Francesca Maria Gambelli was born and raised in Senigallia, a seaside city on the Adriatic coast, in the region of Le Marche. In her late teens, she moved to NYC to pursue her dreams of becoming a professional dancer. Francesca’s life reads like an 80’s dance movie of dreams finally fulfilled.
I grew up eating knafe after festive dairy meals at many friends’ houses. Some were made with mozzarella, making them delightfully chewy, some were made with a cornstarch-thickened filling which made them more like a French pastry, and some eschewed butter and dairy in favor of an abundance of nuts in order to make them parve, or non-dairy. But the best one was always the one that my mom made, which she learned from my paternal grandmother, who got the recipe from her best friend, Bertha. My grandmother, Lydia, and Bertha grew up together in Beirut, moved to Colombia during World War II, and remained best friends throughout their entire lives. I began making knafe after I graduated from college, moved into my own apartment, and wanted to make something that tasted like home. I never realized how easy it was to make, the most challenging part being finding the ingredients that the recipe called for. This knafe has a wonderful combination of crunch and creaminess, of sweetness and richness, of floral notes and a nutty finish. For me, it’s a taste not only of home but also of centuries of women who nourished their family and friends through the power of food.
About 4 Octobers ago, Angela Pinkerton and I went on a little quest to find the best apple pie in NYC. The air outside was newly crisp and we were sitting at a bar on a Monday night, as cooks often do, yapping about food. We got on the topic of Angela’s favorite dessert, Apple pie.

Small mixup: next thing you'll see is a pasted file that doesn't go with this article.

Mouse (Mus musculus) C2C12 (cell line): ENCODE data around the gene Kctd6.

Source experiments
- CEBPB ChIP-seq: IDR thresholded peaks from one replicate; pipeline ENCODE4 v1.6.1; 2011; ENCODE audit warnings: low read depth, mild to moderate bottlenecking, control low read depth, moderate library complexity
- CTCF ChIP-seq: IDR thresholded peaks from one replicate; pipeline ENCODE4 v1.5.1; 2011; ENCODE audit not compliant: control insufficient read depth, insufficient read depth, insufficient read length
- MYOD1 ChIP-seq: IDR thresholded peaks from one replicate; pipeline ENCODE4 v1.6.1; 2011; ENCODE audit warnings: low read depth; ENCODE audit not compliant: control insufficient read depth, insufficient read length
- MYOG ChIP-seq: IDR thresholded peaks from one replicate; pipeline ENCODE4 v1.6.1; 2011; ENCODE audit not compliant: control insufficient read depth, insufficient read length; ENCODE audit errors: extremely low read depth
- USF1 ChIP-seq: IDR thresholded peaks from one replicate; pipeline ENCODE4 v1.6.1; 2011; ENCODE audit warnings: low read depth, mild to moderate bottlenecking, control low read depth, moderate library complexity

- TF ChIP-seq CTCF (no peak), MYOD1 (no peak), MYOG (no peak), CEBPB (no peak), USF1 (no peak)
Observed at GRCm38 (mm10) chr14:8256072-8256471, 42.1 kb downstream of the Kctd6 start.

The simplest Middle Eastern salad that you can find would include tomato and cucumber, and sometimes onion. Eaten at almost ever meal, this staple food can have many variations. Here’s my version with lots of texture, color and bold flavor.
The intoxicating smell of brown sugar and butter and bubbling, oozy blueberries was impossible to ignore. Doubling the brown sugar topping and adding some more blueberries, the recipe was perfect.
Raw Tahini and prepared tahini are a little bit different from one another. In Middle Eastern restaurants you will often see prepared tahini, creamy, thick and beige in color, served on it’s own as a dipping sauce paired with warm, fluffy pita. Often it is drizzled over shawarma and falafel or a few spoonfuls may be served on a bed of freshly made hummus.
If you want to make a quick jam to serve with cheese or spread between layers of cake, here’s a recipe you can use to guide you. My friend Tzipi Hegedus, originally from Hungary, shared a simple method for making preserves that she remembered her own mother and grandmother using from the fruit that grew season to season.